Sunday, October 21, 2012
DC Shoes and Megaramp present the story of Megaramp founder and DC Shoes co-founder in a DC Shoes production of a Megaramp film brought to you through special promotional consideration by DC Shoes parent company Quicksilver in association with Monster Energy Drink the story of oh crap we've run out of money for the last ten minutes quick Bud Light will pick up the tab and do we still even need to do a movie?
I haven't seen The Greatest Movie Ever Sold yet, but it's hard to imagine it having less aggressive product-placement than this documentary. Even the trailer is constantly marked "DC Shoes." I actually liked DC Shoes before seeing this movie--their shoes were comfy, simple, and fit well. But having wasted one of my festival viewings being tricked into watching a 90-minute ad has made them join Nike on the list of brands I'll never wear again.
I'd be able to overlook the product-placement if the movie itself weren't already two movies forced together and failing to have a happy marriage.
The film is supposed to be about skateboarder Danny Way jumping the Great Wall of China in 2005. This represents the signal moment of his career, the pinnacle, where he pushes not only himself beyond what he had imagined was possible, but skateboarding as a sport. A technically massive undertaking that requires building a 120-foot-high ramp with a crew that doesn't speak the language of the project heads and where a half-inch imprecision could mean Way's death.
That's a story right there: how does something like this get off the ground, how does it come together, what drives a man to pursue such a thing, and, obviously, does he make it?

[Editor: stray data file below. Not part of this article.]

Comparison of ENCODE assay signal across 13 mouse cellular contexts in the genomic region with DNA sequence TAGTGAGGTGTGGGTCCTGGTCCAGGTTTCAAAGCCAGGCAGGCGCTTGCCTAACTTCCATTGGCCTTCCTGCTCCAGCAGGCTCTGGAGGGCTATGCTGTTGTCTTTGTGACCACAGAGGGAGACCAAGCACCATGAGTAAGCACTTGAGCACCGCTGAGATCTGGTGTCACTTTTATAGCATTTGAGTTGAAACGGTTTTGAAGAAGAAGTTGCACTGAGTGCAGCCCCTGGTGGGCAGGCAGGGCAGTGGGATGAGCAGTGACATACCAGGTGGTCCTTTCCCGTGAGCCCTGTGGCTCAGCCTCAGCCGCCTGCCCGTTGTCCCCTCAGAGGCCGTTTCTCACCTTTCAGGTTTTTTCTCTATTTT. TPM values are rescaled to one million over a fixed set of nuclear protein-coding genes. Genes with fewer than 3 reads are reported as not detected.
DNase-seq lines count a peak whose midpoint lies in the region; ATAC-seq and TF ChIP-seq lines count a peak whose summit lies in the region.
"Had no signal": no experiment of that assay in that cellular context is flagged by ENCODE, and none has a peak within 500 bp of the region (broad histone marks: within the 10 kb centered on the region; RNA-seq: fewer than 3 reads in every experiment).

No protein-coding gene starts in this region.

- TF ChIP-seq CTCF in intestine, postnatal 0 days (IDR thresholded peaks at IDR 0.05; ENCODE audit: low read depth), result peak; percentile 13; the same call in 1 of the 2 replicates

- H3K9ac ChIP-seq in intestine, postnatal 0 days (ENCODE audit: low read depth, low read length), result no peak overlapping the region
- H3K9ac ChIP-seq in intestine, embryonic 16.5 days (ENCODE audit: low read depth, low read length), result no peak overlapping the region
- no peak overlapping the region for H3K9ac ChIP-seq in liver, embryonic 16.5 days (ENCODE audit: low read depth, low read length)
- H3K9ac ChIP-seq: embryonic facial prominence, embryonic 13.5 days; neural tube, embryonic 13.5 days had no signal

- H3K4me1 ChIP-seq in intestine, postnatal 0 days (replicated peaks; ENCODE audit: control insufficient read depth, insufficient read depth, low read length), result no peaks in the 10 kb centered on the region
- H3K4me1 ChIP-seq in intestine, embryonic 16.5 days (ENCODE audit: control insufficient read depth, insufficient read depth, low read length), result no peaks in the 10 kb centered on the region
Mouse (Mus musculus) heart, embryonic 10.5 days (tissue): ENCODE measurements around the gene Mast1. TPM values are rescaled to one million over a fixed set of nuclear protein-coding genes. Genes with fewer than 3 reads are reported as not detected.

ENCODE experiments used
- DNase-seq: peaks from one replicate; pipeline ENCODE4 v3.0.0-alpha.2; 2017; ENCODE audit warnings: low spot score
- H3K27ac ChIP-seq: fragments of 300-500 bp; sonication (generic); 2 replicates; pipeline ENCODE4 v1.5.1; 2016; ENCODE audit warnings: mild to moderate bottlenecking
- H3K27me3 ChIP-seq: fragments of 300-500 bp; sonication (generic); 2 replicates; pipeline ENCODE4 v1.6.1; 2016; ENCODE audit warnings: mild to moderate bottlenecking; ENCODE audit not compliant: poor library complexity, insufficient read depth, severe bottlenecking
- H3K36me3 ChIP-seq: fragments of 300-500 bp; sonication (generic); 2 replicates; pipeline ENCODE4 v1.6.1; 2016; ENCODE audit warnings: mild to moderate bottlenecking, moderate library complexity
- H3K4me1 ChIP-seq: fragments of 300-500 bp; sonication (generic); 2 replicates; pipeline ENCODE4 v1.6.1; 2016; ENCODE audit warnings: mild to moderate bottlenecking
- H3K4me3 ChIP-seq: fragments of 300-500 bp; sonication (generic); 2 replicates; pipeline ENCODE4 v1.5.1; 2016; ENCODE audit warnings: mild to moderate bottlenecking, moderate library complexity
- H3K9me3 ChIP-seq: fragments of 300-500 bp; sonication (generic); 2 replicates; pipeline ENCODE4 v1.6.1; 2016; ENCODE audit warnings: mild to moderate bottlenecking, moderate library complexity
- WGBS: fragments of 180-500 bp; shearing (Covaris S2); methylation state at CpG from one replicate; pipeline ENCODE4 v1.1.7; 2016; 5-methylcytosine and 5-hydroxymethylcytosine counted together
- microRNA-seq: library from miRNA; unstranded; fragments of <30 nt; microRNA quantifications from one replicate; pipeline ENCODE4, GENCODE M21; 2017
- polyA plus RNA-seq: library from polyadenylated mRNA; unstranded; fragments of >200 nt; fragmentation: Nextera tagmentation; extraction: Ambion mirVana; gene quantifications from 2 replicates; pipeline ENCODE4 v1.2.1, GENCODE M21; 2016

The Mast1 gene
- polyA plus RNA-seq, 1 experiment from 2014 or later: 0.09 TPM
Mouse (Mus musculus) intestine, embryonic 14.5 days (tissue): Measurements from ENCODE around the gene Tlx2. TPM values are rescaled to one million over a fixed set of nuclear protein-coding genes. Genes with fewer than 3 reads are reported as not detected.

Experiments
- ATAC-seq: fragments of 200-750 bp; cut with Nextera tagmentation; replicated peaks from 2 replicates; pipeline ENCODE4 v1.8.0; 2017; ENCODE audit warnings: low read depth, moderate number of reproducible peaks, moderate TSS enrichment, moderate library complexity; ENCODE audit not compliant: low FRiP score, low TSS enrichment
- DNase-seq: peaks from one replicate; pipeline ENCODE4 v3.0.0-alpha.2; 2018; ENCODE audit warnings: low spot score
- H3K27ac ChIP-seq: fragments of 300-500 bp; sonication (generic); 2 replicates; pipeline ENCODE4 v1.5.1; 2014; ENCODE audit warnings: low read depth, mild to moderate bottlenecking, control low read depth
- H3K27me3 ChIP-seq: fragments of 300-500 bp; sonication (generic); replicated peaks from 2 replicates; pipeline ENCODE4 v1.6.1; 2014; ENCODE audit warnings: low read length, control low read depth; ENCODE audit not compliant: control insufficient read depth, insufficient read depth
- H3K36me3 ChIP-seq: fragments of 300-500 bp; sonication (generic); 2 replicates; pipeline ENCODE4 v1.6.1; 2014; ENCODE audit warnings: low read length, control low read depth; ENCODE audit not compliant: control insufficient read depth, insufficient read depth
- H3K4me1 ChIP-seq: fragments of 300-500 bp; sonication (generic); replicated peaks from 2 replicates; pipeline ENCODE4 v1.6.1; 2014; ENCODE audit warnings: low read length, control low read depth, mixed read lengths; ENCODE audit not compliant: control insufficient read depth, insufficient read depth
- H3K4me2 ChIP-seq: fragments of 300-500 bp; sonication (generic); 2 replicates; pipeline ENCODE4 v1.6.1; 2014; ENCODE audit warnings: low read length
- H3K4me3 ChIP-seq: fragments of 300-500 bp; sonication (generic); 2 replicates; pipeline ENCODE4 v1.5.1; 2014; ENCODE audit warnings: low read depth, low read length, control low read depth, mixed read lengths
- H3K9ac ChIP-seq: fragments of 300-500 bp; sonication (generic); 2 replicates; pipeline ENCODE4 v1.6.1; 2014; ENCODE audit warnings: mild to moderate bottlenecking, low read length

The problem is, that's not the movie, that's the frame that the movie keeps returning to, forever teasing a little more of the jump throughout so that when the jump finally arrives, not only does the outcome seem a given, I'm too bored to even care.
The movie we get instead is a VH1 Behind the Music-style biopic about Danny Way which involves equal parts archival footage of Way skating, talking heads, and recreations/dramatizations of what the talking heads are saying, usually with the players in the recreations wearing DC Shoes. Bad enough that the biopic follows the tragedy-passion-downfall-redemption arc of Behind the Music, and ignoring that all the interviewees speaking in elegiac terms of Danny throughout as though he died in the jump (which was the biggest giveaway that he did it successfully), the film fails to translate skateboarding to the layman.
I know I'm asking a lot of the documentary to make me understand the difference between good skateboarding and bad, to generate a literacy I would never otherwise have, but there is such a lost opportunity here. The talking heads keep returning to the fact that Way's the best out there, the best ever, and that was clear from day one, that watching him skate was an unrelenting shock. We don't want for videos of Way on the skateboard. He does some moves that are, yes, very impressive, but most of the videos are of him grinding an edge, getting vertical on a ramp, doing a kickflip or a turn. He may be doing these things very well, he may be demonstrating an obvious and unparalleled skill, but I don't know good from bad. All I saw was him doing skateboard things I've seen other skateboarders do too. I can't do them, but I don't know why him doing them was amazing.
I've seen documentaries inform me in exactly that way. Planet B-Boy made me understand breakdancing in ways I never did before and has allowed me to be truly impressed by what I see. Hell, even Wordplay made me understand the thrill of crossword puzzles. How can a skateboarding documentary actually make me care less about skateboarding after watching it?
A relentlessly frustrating film and probably the worst I'll see at the festival this year. On the upside, things can only get better.